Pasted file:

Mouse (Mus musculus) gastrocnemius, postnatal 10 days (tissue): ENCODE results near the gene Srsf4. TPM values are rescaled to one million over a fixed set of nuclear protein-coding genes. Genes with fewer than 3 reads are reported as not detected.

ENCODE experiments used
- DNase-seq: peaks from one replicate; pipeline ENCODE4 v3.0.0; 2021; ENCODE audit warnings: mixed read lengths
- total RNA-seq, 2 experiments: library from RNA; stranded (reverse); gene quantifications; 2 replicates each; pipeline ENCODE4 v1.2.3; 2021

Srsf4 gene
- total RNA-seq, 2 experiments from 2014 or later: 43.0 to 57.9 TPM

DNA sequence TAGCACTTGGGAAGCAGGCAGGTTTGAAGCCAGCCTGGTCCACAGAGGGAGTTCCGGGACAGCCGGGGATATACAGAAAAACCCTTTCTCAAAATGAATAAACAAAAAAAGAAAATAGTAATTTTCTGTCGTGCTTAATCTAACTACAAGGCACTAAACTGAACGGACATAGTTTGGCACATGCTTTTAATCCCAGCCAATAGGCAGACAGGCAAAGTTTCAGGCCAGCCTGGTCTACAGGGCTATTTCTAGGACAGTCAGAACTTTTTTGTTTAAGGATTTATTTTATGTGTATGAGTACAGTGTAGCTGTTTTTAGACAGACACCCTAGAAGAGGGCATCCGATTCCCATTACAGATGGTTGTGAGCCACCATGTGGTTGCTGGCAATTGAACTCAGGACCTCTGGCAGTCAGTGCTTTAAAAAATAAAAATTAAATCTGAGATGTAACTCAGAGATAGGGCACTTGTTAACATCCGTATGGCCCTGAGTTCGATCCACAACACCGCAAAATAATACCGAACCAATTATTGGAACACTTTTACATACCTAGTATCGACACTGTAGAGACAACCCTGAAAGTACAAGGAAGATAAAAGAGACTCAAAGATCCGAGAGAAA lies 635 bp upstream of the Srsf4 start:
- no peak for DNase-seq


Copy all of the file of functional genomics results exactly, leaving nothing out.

Mouse (Mus musculus) gastrocnemius, postnatal 10 days (tissue): ENCODE results near the gene Srsf4. TPM values are rescaled to one million over a fixed set of nuclear protein-coding genes. Genes with fewer than 3 reads are reported as not detected.

ENCODE experiments used
- DNase-seq: peaks from one replicate; pipeline ENCODE4 v3.0.0; 2021; ENCODE audit warnings: mixed read lengths
- total RNA-seq, 2 experiments: library from RNA; stranded (reverse); gene quantifications; 2 replicates each; pipeline ENCODE4 v1.2.3; 2021

Srsf4 gene
- total RNA-seq, 2 experiments from 2014 or later: 43.0 to 57.9 TPM

DNA sequence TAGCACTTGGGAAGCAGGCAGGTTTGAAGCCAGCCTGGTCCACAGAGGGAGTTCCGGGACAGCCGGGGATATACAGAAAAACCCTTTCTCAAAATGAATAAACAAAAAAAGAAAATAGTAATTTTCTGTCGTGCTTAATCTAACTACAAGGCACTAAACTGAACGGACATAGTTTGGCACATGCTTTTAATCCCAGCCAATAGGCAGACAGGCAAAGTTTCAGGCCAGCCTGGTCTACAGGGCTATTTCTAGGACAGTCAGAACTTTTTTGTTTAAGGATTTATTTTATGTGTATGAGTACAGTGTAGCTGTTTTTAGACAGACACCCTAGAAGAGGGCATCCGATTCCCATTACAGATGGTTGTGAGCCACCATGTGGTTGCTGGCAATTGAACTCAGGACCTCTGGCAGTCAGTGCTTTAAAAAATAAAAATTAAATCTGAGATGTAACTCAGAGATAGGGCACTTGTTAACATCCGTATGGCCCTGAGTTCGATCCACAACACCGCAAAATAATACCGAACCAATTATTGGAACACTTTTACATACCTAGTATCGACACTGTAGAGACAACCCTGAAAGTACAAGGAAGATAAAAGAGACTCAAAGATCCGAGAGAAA lies 635 bp upstream of the Srsf4 start:
- no peak for DNase-seq